Lessons on Self-Management in Remote Teams
By Catalina Contoloru, Chief Operating Officer
By Catalina Contoloru, Chief Operating Officer
Introducing #2 in #TeamPTHR’s Unorthodox and Unplugged blog series. Brought to us by Catalina Contoloru, our Chief Operating Officer, who shares a few lessons from her years of experience with self-managed remote working!
There’s no doubt the COVID-19 pandemic has accelerated the work-from-home trend. With everyone having to be socially distant and staying in the house as much as possible, but continue working somehow, it’s clear the attention is going towards keeping teams functional and building remote teams that are more flexible, adaptable and fluid.
Another trend that has been on the rise in these last years is self-management. It has been around for a long time but it has grown in popularity in the last years with the work of consultants and practitioners like Frederic Laloux, Corporate Rebels, Morning Star, Buurtzorg and many others. Self-management is attractive for a lot of people and companies for its undeclared promises: more autonomous, proactive, and engaged people – all aspects highly desired by a lot of companies. In our current context, people need to act this way if they want to help their businesses survive and reinvent.
But how can you have a self-managed team in a remote environment?
I was fascinated by these ideas some years ago when I learned about new ways of working so I really wanted a playground to test this way of building teams and see how it’s done in practice. I explored self-management with a small team of 10 people for 5 years before joining PTHR, with a pure curiosity of learning: How does theory translate into practice? What is important to do from the beginning? What can be built over time? How does growth happen? Can all this be done with a dispersed team? What are the challenges?
Here are 3 most important lessons I took from this experience:
A lot of people confuse management with leadership. In traditional organisations, management equals leadership, so there is a common belief that self-management means no leadership. It’s an ingrained belief and it doesn’t change just because someone says it’s not the case.
In reality, self-managed teams are full of leaders, but inevitably some will have more initiatives than others, some will be more active than others, especially in a remote environment, these differences can be more visible. It’s important to understand that leadership can manifest in different ways and people should have the space to bring their ideas to life, to gather people’s energies to move things forward, to start or close initiatives.
In our group, there was an underlying assumption that everyone was equal and even though we agreed that different people will lead different projects and initiatives, we still had debates about the influence people had on steering things in one direction or another.
In self-managed teams, there is a degree of equality: everyone has access to all information including financial information, everyone respects the same rules and principles and can take decisions for their own role, feedback and evaluation happens in the same way for everyone. However, the skills people have, their expertise and their personality will always add a new layer to their role in the organisation meaning that people can bring a different contribution to the business.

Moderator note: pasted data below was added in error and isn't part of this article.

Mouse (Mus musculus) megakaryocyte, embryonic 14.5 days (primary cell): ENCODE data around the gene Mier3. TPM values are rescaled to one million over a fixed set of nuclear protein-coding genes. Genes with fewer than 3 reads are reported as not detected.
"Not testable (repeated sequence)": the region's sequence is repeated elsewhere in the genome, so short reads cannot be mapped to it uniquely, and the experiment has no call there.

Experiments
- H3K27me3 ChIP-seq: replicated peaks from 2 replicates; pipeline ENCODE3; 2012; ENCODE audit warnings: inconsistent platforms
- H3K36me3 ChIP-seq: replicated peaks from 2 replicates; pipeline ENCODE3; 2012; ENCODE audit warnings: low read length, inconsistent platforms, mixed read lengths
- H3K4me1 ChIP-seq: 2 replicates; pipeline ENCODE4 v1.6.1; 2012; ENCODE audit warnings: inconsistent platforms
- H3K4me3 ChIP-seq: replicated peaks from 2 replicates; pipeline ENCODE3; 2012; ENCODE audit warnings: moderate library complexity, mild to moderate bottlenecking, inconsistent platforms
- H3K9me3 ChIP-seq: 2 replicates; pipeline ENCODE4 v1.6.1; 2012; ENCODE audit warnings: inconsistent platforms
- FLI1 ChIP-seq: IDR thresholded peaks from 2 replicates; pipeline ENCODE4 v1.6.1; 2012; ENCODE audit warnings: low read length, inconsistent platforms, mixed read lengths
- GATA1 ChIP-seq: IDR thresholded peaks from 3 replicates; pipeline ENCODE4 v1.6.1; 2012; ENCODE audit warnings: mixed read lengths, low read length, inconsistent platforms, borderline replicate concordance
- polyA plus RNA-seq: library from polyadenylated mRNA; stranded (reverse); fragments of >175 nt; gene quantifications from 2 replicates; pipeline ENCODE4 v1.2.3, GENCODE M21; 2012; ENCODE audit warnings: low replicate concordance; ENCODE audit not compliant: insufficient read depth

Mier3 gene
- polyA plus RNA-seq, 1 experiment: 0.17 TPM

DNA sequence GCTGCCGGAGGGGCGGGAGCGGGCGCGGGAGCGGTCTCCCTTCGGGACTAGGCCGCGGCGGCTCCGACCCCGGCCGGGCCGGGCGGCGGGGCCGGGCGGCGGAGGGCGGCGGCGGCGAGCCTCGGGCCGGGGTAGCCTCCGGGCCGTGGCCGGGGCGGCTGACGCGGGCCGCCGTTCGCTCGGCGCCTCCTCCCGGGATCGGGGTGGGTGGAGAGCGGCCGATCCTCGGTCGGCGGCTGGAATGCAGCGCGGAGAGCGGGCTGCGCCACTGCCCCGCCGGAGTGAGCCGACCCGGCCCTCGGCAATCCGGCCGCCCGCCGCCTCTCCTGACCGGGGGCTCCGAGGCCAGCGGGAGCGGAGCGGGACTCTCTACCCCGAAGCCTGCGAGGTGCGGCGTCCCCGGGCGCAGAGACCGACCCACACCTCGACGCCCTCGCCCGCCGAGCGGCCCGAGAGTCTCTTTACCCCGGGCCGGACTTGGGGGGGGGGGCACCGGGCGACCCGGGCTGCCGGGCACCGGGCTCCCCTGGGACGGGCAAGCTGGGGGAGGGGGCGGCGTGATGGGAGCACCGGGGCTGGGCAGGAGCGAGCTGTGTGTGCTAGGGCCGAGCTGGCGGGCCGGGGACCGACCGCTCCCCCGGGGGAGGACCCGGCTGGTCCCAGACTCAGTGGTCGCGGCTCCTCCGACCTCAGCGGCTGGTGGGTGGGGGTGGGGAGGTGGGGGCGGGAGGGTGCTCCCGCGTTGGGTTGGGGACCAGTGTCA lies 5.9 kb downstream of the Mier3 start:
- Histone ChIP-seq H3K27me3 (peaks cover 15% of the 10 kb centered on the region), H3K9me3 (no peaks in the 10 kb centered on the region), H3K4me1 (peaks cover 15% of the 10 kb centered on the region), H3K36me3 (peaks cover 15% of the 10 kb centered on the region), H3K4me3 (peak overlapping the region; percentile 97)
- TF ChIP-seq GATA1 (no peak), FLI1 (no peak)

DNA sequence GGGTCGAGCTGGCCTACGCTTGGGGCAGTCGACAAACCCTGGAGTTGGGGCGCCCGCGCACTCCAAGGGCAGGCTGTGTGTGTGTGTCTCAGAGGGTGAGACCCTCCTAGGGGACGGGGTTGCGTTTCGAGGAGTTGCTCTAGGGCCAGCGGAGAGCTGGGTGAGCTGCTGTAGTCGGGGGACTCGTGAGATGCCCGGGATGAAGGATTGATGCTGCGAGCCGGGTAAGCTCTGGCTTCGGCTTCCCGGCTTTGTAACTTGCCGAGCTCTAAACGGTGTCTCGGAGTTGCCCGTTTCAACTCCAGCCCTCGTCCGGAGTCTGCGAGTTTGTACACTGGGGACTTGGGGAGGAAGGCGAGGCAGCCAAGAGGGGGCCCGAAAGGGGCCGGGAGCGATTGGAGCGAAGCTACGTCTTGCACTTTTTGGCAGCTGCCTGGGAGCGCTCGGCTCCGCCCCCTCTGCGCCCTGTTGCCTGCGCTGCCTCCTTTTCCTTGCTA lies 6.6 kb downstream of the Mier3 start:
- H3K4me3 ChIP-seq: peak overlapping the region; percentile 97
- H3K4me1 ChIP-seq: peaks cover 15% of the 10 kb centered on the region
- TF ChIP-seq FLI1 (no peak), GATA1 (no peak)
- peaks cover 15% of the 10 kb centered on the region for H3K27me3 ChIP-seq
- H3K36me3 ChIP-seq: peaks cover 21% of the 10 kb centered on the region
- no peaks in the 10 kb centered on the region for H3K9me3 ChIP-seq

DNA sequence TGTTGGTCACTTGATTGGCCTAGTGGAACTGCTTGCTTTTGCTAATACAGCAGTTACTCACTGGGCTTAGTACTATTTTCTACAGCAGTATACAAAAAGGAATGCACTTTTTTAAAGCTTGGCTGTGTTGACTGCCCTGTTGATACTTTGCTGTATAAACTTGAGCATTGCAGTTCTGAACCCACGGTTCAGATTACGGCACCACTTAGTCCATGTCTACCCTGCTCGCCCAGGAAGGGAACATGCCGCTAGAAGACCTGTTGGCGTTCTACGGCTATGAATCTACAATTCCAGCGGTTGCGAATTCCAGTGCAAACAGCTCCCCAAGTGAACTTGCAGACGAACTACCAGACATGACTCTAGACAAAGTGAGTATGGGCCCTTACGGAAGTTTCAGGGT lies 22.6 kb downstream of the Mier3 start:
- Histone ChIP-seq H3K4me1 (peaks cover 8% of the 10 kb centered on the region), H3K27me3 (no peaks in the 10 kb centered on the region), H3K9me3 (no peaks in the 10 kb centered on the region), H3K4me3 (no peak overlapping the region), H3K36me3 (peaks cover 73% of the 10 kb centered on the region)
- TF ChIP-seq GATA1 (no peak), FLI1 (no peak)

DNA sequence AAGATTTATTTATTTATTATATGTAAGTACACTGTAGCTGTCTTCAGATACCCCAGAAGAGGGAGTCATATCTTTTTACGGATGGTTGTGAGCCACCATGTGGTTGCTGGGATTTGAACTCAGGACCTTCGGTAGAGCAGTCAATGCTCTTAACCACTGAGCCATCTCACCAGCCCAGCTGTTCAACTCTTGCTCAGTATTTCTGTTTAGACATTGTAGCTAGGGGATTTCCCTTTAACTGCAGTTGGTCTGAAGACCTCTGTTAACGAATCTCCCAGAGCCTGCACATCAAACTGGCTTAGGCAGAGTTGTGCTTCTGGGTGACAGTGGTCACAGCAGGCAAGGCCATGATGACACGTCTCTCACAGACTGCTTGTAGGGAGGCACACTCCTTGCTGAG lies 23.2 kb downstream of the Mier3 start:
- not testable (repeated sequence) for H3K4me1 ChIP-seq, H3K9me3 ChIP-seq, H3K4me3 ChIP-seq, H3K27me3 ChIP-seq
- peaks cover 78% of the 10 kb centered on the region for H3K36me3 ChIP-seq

These should be shaped by the team so when certain situations come up, there is clear guidance for how to behave and you don’t need to create a rule for a specific situation that can feel unfair for the people involved in it.
Spend some time to come up with team agreements and of course others will surface as the team matures but it’s important to have a good backbone from an initial discussion about what’s important for the current team. Translate the agreements into clear behaviours and refer back to them every time you need to. Having a facilitator for this conversation is crucial as everyone should contribute and have their voices heard.
When working remotely, not having these agreements can create a lot of confusion. Team agreements and practices should cover the main aspects of a team: decision making, work distribution, accountability, performance, conflict resolution, hiring, firing, and learning.
We had a few areas uncovered thinking we would define a process if and when we needed it, and letting people go became a painful act for the team and business. In this situation, where practices and limits weren’t clear it ended up damaging relationships, slowing pace, and draining energy.
Remote or not, people need to learn about self-management as a group. This is really important and can help teams be more aligned to understand the thinking behind some practices and get inspiration from other practitioners.
Self-management requires a change in mindset as much as it requires a change in processes and systems. Don’t expect people to adapt overnight and know how to think differently. Be very intentional about the learning process: have regular calls where people come together and talk about self-management. What is it? How do we want to shape our culture? Share ideas and what you’re learning.
In the team I worked with, we noticed that when we had more conversations about this with clear examples and ideas, people were on the same page and were really inspired by how we did things.
What I realised after some years of testing these waters is that this is a continuous process and there’s always room for improvement, self-management is an exploratory long-term process.
There are a lot of challenges in our current world but there are also a lot of opportunities to reinvent businesses for the better and I strongly believe that the people-powered, progressive organisations will be the ones leading the way.See on LinkedIn